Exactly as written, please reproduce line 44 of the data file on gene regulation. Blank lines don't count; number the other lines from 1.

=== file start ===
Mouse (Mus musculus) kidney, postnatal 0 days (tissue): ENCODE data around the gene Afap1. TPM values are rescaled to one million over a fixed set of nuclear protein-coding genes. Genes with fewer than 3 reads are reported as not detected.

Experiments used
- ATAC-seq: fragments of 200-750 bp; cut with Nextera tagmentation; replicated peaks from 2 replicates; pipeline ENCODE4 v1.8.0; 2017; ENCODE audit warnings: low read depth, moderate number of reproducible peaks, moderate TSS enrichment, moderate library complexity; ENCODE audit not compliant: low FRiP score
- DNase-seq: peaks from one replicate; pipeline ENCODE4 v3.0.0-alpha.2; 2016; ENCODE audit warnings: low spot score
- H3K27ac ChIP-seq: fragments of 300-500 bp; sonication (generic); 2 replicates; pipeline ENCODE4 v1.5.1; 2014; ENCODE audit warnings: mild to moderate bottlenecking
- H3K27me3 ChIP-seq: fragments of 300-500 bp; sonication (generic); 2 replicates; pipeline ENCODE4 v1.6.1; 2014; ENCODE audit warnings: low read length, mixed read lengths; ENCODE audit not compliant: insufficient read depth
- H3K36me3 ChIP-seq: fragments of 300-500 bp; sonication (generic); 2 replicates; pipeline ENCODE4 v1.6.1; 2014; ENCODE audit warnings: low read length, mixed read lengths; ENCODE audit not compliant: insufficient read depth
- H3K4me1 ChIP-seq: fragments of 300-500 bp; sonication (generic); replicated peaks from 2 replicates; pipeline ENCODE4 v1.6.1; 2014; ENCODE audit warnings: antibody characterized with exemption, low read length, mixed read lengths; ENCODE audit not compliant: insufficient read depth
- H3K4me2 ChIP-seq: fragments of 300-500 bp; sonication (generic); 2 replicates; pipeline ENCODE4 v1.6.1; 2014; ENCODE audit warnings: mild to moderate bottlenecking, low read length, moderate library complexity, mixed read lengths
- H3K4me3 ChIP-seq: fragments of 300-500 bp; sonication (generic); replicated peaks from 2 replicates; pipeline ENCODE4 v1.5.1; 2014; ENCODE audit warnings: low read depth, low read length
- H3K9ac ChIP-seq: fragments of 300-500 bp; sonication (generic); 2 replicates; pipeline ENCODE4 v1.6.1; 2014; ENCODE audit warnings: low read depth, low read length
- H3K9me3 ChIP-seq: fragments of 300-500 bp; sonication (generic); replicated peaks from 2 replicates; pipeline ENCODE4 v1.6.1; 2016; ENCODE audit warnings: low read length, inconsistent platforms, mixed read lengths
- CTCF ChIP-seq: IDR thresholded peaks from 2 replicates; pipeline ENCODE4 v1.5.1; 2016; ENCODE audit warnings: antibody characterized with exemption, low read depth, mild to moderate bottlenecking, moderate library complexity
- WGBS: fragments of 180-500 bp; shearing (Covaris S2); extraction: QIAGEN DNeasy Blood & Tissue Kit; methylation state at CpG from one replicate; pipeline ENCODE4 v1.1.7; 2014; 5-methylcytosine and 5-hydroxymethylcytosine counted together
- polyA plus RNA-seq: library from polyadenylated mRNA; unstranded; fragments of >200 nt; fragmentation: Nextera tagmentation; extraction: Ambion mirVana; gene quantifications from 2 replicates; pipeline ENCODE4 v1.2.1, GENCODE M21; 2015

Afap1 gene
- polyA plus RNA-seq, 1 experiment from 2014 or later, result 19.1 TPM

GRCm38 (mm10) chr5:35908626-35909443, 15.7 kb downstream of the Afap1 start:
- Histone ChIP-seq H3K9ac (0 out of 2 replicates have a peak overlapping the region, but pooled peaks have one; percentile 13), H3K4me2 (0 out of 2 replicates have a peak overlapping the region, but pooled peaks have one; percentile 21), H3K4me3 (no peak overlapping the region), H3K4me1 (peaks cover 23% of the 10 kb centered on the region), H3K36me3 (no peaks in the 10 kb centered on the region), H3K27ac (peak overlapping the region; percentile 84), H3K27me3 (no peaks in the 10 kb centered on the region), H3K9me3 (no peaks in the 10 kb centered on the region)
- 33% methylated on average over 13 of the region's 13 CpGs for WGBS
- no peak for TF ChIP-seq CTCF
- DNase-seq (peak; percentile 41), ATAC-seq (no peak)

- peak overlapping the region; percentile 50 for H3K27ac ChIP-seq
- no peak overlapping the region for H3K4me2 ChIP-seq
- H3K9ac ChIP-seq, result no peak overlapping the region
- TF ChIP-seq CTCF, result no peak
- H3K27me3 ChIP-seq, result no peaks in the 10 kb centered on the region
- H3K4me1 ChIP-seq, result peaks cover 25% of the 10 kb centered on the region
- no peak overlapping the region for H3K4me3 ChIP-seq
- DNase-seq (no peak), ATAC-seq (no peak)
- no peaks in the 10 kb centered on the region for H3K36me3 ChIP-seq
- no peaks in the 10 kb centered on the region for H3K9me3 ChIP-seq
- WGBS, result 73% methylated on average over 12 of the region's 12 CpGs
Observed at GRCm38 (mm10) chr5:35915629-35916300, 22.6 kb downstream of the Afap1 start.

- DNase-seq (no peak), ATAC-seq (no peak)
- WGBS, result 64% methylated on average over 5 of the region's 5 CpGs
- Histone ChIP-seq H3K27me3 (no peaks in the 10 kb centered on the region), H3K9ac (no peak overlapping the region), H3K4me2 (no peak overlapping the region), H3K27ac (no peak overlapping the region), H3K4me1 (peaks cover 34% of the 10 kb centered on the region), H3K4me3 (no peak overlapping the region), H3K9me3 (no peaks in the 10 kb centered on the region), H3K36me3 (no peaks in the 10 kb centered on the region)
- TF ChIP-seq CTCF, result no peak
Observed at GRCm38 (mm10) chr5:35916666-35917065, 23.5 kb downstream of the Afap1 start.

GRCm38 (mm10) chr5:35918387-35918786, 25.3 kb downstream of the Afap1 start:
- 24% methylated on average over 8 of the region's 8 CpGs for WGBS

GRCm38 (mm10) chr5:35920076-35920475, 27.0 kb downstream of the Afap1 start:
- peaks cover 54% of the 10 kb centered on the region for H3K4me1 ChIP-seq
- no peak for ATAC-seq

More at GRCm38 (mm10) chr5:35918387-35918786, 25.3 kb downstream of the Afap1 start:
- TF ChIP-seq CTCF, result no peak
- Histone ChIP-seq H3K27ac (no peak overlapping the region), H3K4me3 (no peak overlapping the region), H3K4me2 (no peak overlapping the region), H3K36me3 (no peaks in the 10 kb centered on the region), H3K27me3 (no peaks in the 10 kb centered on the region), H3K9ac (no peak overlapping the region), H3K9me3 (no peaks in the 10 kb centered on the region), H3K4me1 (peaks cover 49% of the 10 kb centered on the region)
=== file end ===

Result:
- no peak for ATAC-seq